What your budget might look like in retirement

What your budget might look like in retirement

Swapping a salary for a pension usually means a drop in income. But drawing up a budget of how you might manage when you stop work can be an important part of your retirement planning.

Written by Abigail Montrose on 17 June 2013

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Retirement budgeting

Your main source of income in retirement is likely to switch from a salary to any pensions you are entitled to (such as private, occupational or state pensions) and income from any savings and investments you have.

Also, an increasing number of people now do some form of paid work in retirement. This can be working part-time or on an ad hoc basis to help boost their income.

Your retirement income might also be boosted by certain age-related state benefits such as Pension Credit if your income is low, the Winter Fuel Payment, a free bus pass, free NHS prescriptions and sight tests from age 60, and a free TV licence from age 75. 

Household bills

Your household bills are likely to increase if you spend more time at home. For example, your electricity and gas bills might go up if you have to keep your house warmer for longer periods. To make sure you're getting the best deal on your fuel bills see our guide on cutting energy bills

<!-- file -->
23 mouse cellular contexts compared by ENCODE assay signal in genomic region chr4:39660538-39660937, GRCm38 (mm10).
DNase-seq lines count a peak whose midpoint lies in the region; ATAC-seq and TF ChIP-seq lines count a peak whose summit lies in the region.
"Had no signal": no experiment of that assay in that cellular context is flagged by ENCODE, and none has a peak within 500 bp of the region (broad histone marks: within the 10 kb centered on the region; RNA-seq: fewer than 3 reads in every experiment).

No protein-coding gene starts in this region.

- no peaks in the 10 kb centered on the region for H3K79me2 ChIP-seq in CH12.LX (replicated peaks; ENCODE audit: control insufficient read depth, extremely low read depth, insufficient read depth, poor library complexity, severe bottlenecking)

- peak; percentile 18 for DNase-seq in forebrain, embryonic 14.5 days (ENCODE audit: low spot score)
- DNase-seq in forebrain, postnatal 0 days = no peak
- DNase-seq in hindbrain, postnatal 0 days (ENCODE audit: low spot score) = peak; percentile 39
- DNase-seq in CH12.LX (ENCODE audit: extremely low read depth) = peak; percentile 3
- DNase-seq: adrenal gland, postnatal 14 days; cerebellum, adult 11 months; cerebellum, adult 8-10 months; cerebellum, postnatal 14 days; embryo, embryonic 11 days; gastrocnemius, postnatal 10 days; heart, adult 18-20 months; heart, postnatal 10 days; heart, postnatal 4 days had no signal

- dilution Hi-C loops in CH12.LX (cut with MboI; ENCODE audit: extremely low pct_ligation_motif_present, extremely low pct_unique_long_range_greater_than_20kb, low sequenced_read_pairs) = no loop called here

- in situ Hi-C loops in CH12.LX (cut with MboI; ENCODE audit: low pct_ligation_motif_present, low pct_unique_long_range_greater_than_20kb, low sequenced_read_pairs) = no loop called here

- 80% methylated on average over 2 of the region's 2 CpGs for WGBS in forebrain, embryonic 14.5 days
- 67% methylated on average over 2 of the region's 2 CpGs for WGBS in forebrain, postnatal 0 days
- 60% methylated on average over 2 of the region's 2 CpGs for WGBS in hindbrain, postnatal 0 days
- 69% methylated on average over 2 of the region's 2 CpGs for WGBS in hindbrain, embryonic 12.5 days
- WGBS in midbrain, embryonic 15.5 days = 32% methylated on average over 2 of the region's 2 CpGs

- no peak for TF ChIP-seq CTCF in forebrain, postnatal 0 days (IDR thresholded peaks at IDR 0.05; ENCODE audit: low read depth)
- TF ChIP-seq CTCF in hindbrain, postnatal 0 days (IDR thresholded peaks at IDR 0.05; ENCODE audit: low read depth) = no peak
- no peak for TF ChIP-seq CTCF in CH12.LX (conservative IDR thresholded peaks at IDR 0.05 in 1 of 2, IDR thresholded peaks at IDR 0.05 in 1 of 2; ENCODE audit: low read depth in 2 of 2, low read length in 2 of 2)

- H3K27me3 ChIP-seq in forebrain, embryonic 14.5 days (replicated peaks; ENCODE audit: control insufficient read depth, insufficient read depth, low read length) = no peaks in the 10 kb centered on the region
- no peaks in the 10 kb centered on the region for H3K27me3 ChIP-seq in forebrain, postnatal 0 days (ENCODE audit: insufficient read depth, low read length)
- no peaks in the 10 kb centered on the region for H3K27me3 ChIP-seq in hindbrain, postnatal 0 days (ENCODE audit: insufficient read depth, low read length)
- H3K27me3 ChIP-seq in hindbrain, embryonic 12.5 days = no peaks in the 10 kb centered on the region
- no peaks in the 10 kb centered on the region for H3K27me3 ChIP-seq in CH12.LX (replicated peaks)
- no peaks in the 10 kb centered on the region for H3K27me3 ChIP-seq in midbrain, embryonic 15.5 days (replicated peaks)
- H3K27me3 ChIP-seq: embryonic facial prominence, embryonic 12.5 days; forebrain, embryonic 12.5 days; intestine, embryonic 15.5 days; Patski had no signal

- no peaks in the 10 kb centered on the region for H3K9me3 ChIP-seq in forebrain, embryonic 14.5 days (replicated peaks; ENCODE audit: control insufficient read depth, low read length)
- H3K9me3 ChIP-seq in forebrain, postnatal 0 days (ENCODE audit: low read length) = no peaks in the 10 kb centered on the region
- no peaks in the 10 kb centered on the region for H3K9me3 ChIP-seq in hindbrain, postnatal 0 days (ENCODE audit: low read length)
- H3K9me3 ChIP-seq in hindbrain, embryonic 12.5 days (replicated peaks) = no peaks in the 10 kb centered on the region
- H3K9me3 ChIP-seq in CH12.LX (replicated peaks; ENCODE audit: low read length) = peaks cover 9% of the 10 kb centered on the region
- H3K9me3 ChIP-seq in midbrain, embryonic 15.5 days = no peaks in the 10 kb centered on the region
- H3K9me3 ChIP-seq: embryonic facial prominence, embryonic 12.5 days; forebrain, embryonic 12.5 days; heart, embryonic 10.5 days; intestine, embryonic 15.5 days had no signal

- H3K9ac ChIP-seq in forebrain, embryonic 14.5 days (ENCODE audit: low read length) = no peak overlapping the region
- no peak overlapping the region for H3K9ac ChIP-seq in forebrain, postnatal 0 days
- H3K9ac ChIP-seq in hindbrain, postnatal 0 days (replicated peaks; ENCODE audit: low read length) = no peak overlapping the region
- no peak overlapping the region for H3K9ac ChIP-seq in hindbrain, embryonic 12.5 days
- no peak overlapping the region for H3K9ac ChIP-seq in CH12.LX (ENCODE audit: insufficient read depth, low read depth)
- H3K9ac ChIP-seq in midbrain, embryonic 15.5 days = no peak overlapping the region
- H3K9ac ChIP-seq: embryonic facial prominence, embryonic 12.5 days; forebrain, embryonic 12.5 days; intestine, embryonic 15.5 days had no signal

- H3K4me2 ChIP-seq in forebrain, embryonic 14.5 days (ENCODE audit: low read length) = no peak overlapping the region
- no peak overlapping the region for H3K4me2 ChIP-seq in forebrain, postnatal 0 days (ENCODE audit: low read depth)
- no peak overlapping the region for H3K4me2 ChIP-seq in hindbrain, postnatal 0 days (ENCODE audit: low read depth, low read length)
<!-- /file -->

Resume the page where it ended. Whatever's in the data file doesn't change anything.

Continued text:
While your bills might go up, you might be able to make savings elsewhere. Not being at work may mean saving on expensive coffees, lunches out and work clothes.

More time on your hands might also mean you can do more around the home. When you were working you might have paid for help with cleaning, gardening, decorating and general maintenance. Once you are retired you might want to do more of these things yourself.

You can create your own budget in MoneyVista. In the Retirement area you can then go on to see how your budget might change in retirement.

Financial products

If you've been saving specifically for retirement you might now reduce or stop these contributions and reap the rewards. You might have paid off any mortgage on your home and you may no longer need certain insurance cover such as income protection.

But you're still likely to need some insurance such as for your home and car (if you have one). You might also want to replace any insurance you received as part of a benefits package at work such as life cover and health insurance.

Some insurance cover may be cheaper as you get older such as home insurance. But others become more expensive such as car, life and private medical cover. And you may even have problems getting certain types of cover. For example, some of the most competitive travel insurance policies have an upper age limit of 65.

Some insurers specialise in insurance for older people but you need to compare their prices with other insurers as you might find a better deal elsewhere. 

Travel and motoring

Travel costs might go down if you no longer have to commute to work. But if you had a company car you may now want to replace this and you might have to arrange and pay for your own car insurance.

You might also find you use a car more often now that you have more free time. But if you use public transport you will be able to use your free bus pass. 


One of the biggest joys of retirement is having more time to pursue your hobbies and interests. Depending on what you enjoy doing you may find your spending on leisure pursuits increases. But many hobbies are free and there are often special deals for older people to help keep costs down.


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